After a number of years, we finally have a full board for the historical society once more. We would like to thank the long serving board members, in particular the Caseys, for all of their hard work and years of service. As always, we are open on Wednesdays between 7 and 9 p.m. We don’t bite and would love to talk to you!
Pat Casey: President
Chris Sihpol: Vice President
Natalie Sihpol: Treasurer
Anne Hall: Secretary
Save the date: Twelfth Annual New Hartford Historical Society Wine Tasting!!!
September 9th, 2016
6 pm to 9 pm at Ski Sundown, New Hartford, CT
$25 per person, tickets available at the door.
The New Hartford Historical Society’s main fundraiser is truly becoming an historic event. As always we will have a wide selection of local food, with some new vendors, along with (of course) dozens of wines and beers. The wine is international, and there just might be anything from Moonshine to Tequila (there was Chocolate last year!) While the food ranges from Pizza to Thai, and maybe figs, or chocolate, or European cheese for desert. It is a great evening: excellent food, excellent wine and beer, and excellent company at a beautiful location.
Twelfth Annual New Hartford Historical Society Wine Tasting!!!
It is truly becoming an historic event. As always we will have a wide selection of local food, with some new vendors, along with (of course) dozens of wines and beers. It is a great evening: excellent food, excellent wine and beer, and excellent company at a beautiful location.
Save the date: September 9th, 2016 from 6 to 9 pm at Ski Sundown, New Hartford. Tickets are $25 and are available at the door.
With today’s warm weather: well into the 70’s and dry, following a mild winter; it is with some amusement that I found this snippet from 1900: On January 3rd, the Greenwoods Ice Company began cutting ice. They finished the yearly harvest on March 22nd. Their total for the year was 27,000 Tons of ice. Ice could be harvested once the ice was between 7 and half to 8 inches in thickness. The Greenwoods company ‘owned’ the ice taken from Greenwoods pond, the 2 mile long stretch of water backed up on the West Branch of the Farmington above the center of town by the Greenwoods dam.
In addition to selling ice, they also used about 500 tons of it themselves. This was probably sold to company employees, since their operations (textiles) would not have required ice. The ice was shipped out of town by the railroad, headed for Hartford.
On my way to the historical society tonight, I noticed that the Pine Meadow ice rink, located on the green, was full and frozen. This rink generally appears in January and depending on the weather can last through February or even into March. It is an ideal place for that first time trying out skates or a hockey stick.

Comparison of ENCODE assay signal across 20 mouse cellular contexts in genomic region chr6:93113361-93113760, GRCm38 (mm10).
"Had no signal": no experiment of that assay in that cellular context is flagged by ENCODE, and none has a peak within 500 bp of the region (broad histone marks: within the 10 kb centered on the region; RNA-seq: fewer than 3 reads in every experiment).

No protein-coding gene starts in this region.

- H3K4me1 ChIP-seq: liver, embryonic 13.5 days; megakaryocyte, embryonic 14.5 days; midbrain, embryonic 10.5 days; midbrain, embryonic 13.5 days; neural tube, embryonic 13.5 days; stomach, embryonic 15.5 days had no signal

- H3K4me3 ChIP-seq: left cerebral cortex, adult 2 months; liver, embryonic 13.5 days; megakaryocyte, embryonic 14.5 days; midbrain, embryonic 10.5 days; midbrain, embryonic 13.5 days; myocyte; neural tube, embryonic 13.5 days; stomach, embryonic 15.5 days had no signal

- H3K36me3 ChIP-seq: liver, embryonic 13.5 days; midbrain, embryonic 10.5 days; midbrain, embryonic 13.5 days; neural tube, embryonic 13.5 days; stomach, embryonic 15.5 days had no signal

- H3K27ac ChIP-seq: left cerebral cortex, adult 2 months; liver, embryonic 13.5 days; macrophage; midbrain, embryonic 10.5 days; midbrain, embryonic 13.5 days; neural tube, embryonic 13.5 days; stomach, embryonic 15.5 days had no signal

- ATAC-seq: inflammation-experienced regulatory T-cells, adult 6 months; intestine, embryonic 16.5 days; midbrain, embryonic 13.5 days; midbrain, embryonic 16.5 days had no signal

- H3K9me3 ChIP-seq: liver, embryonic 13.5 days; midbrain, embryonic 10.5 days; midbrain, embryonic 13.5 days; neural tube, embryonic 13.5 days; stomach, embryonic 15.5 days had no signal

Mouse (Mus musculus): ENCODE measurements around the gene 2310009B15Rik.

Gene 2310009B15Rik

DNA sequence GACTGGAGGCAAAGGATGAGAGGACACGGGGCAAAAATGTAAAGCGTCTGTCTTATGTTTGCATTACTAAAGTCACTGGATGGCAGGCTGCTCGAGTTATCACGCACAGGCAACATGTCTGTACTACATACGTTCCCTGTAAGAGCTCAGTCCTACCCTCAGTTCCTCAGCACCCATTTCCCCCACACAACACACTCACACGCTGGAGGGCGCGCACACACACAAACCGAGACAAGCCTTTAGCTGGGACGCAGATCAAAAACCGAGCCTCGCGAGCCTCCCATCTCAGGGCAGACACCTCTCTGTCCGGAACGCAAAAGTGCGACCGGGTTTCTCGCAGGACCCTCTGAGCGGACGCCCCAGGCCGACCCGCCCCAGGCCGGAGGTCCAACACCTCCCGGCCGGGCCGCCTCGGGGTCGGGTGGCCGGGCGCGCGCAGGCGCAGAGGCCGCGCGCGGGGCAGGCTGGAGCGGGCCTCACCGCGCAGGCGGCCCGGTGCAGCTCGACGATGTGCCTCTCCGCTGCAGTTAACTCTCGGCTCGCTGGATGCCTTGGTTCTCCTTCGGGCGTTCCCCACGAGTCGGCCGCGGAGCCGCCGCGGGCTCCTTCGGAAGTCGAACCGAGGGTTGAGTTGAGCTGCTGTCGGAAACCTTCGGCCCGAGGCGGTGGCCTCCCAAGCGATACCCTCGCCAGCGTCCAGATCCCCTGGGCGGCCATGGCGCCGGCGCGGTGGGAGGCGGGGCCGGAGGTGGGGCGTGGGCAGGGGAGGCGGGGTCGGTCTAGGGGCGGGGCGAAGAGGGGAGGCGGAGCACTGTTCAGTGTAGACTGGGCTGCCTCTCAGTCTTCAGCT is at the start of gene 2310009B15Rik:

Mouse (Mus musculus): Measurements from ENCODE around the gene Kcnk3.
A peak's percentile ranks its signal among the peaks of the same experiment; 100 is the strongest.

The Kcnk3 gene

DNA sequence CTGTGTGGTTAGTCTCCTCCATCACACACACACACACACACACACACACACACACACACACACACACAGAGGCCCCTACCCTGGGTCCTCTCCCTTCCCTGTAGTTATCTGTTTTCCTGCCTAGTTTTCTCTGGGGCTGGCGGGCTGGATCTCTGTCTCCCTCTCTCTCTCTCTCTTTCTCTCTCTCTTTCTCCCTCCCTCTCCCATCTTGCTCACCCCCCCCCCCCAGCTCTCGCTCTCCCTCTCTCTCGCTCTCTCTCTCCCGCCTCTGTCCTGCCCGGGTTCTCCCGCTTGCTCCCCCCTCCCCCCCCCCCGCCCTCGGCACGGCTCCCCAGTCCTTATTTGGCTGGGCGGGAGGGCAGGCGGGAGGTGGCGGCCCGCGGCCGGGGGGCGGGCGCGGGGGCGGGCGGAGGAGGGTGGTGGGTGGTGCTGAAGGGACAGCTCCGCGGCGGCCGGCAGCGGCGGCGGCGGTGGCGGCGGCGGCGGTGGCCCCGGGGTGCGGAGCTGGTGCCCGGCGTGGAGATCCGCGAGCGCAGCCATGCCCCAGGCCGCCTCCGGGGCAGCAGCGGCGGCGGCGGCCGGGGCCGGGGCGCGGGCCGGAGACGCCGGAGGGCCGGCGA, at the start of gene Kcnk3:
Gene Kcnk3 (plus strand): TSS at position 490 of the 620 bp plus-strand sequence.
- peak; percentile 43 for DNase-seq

Years ago, there were a number of options. Before 1936, the Greenwoods pond above the center of town provided excellent skating, though it was also used for ice manufacture which tend to limit some areas. But at over two miles long, this was hardly a serious issue. This was a mill pond with a consistent flow.
It is not recorded, but it is possible that the power canal for the Chapin Company, which ran through Pine Meadow behind Wickett Street, was also used for skating. Certainly, the numerous other small mill ponds located in town also provided good spots to skate. The mill ponds located on the Nepaug and other tributaries tended to freeze fairly consistently, since they lacked springs. This, of course, was the problem with West Hill Pond, which is spring fed and therefore can have odd patches or, worse, holes in the ice.
The Farmington River below Pine Meadow could also have some decent skating locations on it, especially in the area just before the Canton line. Upstream, on the East Branch, the Compensating Reservoir was also used for skating at times, after the completion of the dam in 1919. However, it too had springs and, as a major source of water power (hence the local name of Compensating) was prone to abrupt draw downs that led to cracked or buckled ice.
Home made rinks could also be created when the weather cooperated. Ben Warner recalled in his book ‘Pike Place’ that if the weather conditions were right and the ground froze solid before a heavy rain, their old orchard would flood and freeze. Hockey pucks could be manufactured from frozen cow-flops; the real article being hard to come by.
One of the minor questions that came up quite some time ago was the question of where Yadack road was in town. When even the town clerk isn’t very sure of it, you know it is a mystery. Yet one would think that a road would be easy. Yadack not so much, until now.
Yadack road, which I first encountered on the list of roads formally abandoned by the town in the 1960’s, was not mentioned anywhere in anything. Or so it seemed.
I finally hit it tonight, looking through a book for something. It turns out that Yadack road is now a jeep track heading off from Ratlum road. Now the question is, which jeep track is it? There are several options. The hunt continues!
We have at least one presentation planned for the spring, by David Krimmel, whose specialty is the early history of New Hartford. Hopefully, we will also have a presentation on some 20th century history as well. Details to follow.
We have a variety of new donations or items we are scanning ranging from a child’s scrapbook from the mid twentieth century to some early nineteenth century letters from a New Hartford resident to relatives in the southern United States.
As always, we are here in New Hartford opposite the Town Hall on Wednesday nights from 7 to 9 pm.
Hope to see you!